Here is the full list of services we handle for our customers in terms of CAWI:

  • Sample only (meaning we only provide the sample, while client is coming up with the programmed survey link)
  • Full service (including programming, hosting, sample and data delivery)
  • Survey programming and hosting
  • Questionnaire localization
  • Real-time reporting
  • Data processing
  • Coding
  • Translation of questionnaire or verbatims.

To end this article, it is crucial to monitor data quality and reliability in CAWI surveys. While the survey is ongoing, it is advisable to check for full and partial interviews. So, you can check whether too complex (or long) questions can cause higher dropout rates or lead the respondent to random and rushed answers.

The level of happiness of the respondents is another significant detail. You can get an idea of inserting a rating question at the end of the interview or comparing the number of completed questionnaires to the number of drop-outs. Monitoring and correction of questionnaire deficiencies is crucial in order to obtain reliable data for high-quality analysis.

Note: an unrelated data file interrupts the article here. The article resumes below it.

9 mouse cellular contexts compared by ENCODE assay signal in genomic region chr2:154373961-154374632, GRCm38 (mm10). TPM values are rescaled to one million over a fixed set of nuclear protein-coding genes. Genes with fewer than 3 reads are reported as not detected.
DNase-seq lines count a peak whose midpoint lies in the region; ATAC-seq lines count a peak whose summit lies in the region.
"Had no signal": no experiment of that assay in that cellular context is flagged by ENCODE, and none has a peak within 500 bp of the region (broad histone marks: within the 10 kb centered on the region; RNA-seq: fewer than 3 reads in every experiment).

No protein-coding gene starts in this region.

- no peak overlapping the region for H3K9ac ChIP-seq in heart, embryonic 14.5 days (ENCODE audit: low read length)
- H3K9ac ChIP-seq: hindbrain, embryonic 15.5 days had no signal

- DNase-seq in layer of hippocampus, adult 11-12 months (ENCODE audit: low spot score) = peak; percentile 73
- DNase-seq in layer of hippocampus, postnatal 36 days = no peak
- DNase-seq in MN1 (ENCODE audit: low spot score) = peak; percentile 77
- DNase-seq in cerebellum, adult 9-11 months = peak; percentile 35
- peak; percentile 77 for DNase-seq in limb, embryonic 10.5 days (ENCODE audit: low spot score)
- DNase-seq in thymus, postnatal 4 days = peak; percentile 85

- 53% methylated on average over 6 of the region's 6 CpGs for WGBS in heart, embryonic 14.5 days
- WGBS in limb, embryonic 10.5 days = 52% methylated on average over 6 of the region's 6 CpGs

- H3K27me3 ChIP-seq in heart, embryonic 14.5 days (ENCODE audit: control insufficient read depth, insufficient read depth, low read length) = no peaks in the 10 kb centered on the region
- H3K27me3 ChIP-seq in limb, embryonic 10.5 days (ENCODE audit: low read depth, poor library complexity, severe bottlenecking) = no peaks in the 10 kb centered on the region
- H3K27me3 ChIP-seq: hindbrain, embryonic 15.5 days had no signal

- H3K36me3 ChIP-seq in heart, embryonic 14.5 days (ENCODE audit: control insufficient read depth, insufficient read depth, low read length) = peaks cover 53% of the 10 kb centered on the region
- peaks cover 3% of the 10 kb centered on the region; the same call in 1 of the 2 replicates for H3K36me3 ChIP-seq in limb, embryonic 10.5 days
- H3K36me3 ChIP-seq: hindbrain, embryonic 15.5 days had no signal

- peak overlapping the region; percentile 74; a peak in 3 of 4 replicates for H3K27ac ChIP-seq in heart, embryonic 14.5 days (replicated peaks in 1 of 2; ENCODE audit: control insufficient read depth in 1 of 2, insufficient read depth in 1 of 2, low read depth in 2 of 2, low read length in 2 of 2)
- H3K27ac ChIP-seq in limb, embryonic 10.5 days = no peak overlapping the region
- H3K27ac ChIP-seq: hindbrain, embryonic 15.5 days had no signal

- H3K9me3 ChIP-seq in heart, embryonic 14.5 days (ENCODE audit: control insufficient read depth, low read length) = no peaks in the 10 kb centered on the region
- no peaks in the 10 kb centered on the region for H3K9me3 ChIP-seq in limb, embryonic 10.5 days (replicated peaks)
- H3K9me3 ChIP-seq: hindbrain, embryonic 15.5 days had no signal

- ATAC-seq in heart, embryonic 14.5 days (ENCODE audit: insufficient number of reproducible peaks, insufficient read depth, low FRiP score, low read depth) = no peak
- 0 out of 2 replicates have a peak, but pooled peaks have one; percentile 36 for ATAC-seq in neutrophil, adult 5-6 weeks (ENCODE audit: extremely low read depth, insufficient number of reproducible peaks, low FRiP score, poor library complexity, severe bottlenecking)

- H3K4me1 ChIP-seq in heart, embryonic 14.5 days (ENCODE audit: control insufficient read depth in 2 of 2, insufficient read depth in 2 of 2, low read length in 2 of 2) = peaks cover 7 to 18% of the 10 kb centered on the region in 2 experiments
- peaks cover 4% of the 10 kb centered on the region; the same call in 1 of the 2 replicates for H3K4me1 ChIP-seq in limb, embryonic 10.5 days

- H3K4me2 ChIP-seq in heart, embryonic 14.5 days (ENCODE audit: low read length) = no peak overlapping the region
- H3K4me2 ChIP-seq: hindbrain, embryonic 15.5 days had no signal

In conclusion, to create an effective web survey, you need to be very careful and follow specific rules that will help you achieve great results at a very low cost.

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Top 3, in South Africa

Posted by on Jun 3, 2020 in by DataDiggers, by MyVoice | 0 comments

On the occasion of the opening of the summer season, we decided that this article is the perfect opportunity to make known other less preferred areas when it comes to holidays. South Africa is on our Top 3 list today.

South Africa is situated on the southern tip of the African continent, bordered by the northern neighbors of Namibia, Botswana, Zimbabwe and Mozambique. This includes the separate mountain realms of Lesotho and Swaziland and is flanked by the Atlantic Ocean to the west and the dry Indian Ocean to the east, offering the world a remarkable variety of biodiversity.